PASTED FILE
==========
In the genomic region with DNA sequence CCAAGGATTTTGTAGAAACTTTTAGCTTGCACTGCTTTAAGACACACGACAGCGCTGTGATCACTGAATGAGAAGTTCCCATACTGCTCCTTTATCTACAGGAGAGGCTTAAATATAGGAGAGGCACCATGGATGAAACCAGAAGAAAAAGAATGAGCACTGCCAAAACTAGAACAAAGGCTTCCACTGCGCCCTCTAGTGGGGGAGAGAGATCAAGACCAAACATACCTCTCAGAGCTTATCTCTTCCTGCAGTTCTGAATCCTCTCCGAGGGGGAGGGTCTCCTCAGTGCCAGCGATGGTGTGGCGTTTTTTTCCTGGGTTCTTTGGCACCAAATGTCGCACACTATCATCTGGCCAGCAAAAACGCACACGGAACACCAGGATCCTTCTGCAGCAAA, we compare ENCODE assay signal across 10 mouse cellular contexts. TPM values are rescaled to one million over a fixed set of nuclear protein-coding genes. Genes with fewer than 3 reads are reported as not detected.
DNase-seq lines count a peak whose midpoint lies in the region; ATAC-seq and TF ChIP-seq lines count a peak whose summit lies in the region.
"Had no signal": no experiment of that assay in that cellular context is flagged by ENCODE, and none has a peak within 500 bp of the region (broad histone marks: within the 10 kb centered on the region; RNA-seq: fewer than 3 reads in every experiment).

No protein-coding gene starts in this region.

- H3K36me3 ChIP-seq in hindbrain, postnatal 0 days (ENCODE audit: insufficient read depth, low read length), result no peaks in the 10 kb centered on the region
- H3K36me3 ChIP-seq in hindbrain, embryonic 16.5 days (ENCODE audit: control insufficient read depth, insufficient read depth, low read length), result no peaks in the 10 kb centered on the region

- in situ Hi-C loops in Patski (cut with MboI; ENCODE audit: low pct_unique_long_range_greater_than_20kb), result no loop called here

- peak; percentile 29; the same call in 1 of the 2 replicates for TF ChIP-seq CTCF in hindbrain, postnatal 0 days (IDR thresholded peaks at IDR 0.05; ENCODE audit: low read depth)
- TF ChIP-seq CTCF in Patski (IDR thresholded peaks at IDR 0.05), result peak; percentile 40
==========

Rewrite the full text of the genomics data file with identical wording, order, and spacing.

In the genomic region with DNA sequence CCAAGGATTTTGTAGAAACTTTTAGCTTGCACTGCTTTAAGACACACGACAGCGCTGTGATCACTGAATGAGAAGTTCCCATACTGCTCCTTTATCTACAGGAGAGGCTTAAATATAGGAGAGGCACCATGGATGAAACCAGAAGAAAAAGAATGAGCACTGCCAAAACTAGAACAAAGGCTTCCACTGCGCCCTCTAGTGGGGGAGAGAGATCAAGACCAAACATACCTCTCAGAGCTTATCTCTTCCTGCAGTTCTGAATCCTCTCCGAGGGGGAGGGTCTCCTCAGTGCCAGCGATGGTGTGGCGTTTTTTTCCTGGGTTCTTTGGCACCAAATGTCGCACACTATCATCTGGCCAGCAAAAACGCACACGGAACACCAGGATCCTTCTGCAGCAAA, we compare ENCODE assay signal across 10 mouse cellular contexts. TPM values are rescaled to one million over a fixed set of nuclear protein-coding genes. Genes with fewer than 3 reads are reported as not detected.
DNase-seq lines count a peak whose midpoint lies in the region; ATAC-seq and TF ChIP-seq lines count a peak whose summit lies in the region.
"Had no signal": no experiment of that assay in that cellular context is flagged by ENCODE, and none has a peak within 500 bp of the region (broad histone marks: within the 10 kb centered on the region; RNA-seq: fewer than 3 reads in every experiment).

No protein-coding gene starts in this region.

- H3K36me3 ChIP-seq in hindbrain, postnatal 0 days (ENCODE audit: insufficient read depth, low read length), result no peaks in the 10 kb centered on the region
- H3K36me3 ChIP-seq in hindbrain, embryonic 16.5 days (ENCODE audit: control insufficient read depth, insufficient read depth, low read length), result no peaks in the 10 kb centered on the region

- in situ Hi-C loops in Patski (cut with MboI; ENCODE audit: low pct_unique_long_range_greater_than_20kb), result no loop called here

- peak; percentile 29; the same call in 1 of the 2 replicates for TF ChIP-seq CTCF in hindbrain, postnatal 0 days (IDR thresholded peaks at IDR 0.05; ENCODE audit: low read depth)
- TF ChIP-seq CTCF in Patski (IDR thresholded peaks at IDR 0.05), result peak; percentile 40